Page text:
Even the receptionist was nondescript—a woman with glasses and a bland beige cardigan and a fixed smile. There was nothing that stood out on her face and she was neither bad looking nor pretty, she was the kind of woman you’d forget the second after you turned away. Lenny felt a little bad about it—he felt worse he never remembered her name, but he reasoned it must be a plain name, too—she looked like a Sue.

It unsettled him she didn’t remember his name, either. She called him ‘the tech guy’. When he walked into the front door and scanned his badge, she picked up the phone and said, in a voice that couldn’t have held any less enthusiasm, “The tech guy is here.”

Usually, he rotated the rooms on eight floors. The top two were restricted access. The regular elevator didn’t even go up there. He tried not to eavesdrop as the ‘transition counselors’ led the clients from the waiting room to the consulting room to the changing room. He tried not to listen when they discussed personal matters that really wasn’t his business but sometimes he just couldn’t help it. Anyway, it’s not like they ever noticed he was even there, loitering in the hallway.

The stories were real downers. Yesterday there was that woman whose sons had cut contact with her. Last week, there was an elderly man whose wife left him for her nineteen-year-old art student. And the first day he was here, a couple had lost their twin children to a freak car accident.

It made Lenny realize his life was well, rather ordinary. Mars stint and alien shield hacking aside. He’d never experienced gut-wrenching trauma or horrific tragedy like those people and finally he felt like he was doing something that mattered. He was helping them. He just wished he could talk about it. Tell his sister and mom and dad. Show them that he was actually finally doing something that sort of mattered.

Even if all he did was change the filters in the baths and replenish the water supply and plug people in. Okay, fine, maybe he didn’t want to tell his sister that her suspicions were accurate and that he really was just a ‘tech guy’. But still, let her wonder. Let her imagine him being cool and important just for a little while.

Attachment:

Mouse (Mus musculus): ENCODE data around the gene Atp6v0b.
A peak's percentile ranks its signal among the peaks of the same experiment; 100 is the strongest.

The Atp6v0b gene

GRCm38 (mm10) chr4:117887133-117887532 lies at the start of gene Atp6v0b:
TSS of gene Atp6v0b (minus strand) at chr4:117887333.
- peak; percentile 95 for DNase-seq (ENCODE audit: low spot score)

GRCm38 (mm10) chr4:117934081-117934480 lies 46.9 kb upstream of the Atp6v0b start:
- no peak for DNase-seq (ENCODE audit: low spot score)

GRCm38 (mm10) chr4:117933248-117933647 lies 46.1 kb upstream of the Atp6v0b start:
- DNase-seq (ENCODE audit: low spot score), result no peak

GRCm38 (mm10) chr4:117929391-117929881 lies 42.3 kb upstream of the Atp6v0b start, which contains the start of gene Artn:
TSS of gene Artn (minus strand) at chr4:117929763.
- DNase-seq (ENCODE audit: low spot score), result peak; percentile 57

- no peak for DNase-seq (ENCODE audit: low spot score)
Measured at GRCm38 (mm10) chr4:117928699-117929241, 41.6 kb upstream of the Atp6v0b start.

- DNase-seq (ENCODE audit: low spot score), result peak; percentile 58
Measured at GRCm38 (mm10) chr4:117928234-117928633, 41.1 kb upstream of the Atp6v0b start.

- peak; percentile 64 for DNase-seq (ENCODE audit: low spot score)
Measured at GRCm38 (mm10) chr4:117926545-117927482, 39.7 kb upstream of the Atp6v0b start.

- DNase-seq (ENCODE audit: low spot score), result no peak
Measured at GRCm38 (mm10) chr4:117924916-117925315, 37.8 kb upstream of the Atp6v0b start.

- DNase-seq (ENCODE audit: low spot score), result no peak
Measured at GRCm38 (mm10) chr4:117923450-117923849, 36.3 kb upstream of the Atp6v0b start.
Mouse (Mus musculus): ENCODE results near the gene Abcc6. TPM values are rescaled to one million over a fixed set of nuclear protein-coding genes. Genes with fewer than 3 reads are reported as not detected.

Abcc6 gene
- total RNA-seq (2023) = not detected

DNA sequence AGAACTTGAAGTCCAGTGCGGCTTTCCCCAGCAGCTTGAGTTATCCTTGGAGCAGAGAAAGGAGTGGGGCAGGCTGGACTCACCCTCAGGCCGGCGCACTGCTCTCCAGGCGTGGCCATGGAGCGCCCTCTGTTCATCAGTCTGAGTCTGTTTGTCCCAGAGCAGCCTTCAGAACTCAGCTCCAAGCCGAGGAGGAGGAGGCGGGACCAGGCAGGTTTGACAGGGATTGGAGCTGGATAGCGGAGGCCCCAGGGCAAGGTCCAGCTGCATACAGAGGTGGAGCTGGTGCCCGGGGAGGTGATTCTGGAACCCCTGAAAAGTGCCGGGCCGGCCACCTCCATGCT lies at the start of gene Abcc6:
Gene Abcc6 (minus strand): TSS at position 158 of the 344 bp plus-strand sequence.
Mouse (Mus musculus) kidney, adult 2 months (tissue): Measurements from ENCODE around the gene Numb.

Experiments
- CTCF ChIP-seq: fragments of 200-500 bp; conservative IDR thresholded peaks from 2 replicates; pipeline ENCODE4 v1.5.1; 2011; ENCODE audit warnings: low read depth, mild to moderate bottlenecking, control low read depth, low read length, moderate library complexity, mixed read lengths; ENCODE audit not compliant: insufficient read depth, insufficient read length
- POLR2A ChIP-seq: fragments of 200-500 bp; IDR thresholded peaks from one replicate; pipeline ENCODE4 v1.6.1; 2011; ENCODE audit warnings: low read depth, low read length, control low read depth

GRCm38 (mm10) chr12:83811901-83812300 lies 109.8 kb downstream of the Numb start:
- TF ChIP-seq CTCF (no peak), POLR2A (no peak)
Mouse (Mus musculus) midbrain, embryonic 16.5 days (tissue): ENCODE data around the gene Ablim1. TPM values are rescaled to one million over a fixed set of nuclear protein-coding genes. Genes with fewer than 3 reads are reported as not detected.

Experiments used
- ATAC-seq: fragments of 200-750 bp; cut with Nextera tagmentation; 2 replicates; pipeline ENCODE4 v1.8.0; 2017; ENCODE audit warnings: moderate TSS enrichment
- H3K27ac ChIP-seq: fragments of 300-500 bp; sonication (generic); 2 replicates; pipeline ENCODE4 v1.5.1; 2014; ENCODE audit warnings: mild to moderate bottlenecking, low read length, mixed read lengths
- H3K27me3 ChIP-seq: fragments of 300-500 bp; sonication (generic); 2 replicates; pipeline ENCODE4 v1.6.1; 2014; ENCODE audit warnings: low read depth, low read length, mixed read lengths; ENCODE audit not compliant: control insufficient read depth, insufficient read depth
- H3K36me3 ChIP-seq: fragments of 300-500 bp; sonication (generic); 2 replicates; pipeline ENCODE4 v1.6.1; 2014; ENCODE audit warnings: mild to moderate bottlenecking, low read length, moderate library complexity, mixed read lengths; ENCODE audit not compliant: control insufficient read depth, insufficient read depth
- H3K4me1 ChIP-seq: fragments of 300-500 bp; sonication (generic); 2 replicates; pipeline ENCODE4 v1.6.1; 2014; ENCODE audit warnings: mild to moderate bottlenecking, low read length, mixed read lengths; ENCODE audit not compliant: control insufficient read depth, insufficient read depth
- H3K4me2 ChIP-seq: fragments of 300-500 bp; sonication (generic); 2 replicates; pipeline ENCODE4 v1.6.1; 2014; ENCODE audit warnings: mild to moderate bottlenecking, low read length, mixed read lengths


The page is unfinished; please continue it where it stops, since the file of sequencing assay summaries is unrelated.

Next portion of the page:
The process was simple. The client entered the Bath Room in their issued white body suit, looking skeptical and apprehensive and awkward. Lenny delivered his lines. There’s nothing to worry about. Make yourself comfortable. It won’t take a minute. He guided them to the water filled pod in the middle of the room. Usually there was relaxing spa style music playing—a waterfall or random tropical birds fluttering. The client would then lie inside the water until they were partially submerged. Lenny would dim the lights. Apparently it was better to dim the lights before plugging people in because well, they’d probably tried it the other way around and that didn’t go so well. As much as the client had been briefed for the process, no one liked actually watching the plugs getting buried into their skin.

The clients usually got a sedative before getting into the Bath so they wouldn’t splash around or cause a fuss. Lenny continued to say soothing stuff he’d learned in training like, You’re doing great. Almost there. Just try and relax.

Then came the plugs. They looked like rubber wires and had incisor tips which dug a centimeter into the person’s arms, legs, torso, and feet.

As the sedative kicked in, Lenny worked on the plugs. There were about eighty of them. It usually took a half hour.

Usually, no one complained. They were too drugged out to feel anything. You’re doing so well, Lenny would say. Just try and breathe.

The final stage had to be just right. Once all the plugs were in, Lenny would transfer the client’s tailored identity sequence into the main processor connected to the plugs. Then he waited for the download. Another hour, and the entire process was finished. No more Dark Past. No more unwanted memories. All gone.

The last client of the day took him by surprise. She was young—early twenties, close to Lenny’s age. Tall and slender with crow black hair trailing down to her waist. Strikingly beautiful. But Lenny was a professional—he was the tech guy—he didn’t linger. He was even more surprised when she introduced herself. Kate. Mostly, clients preferred to remain anonymous.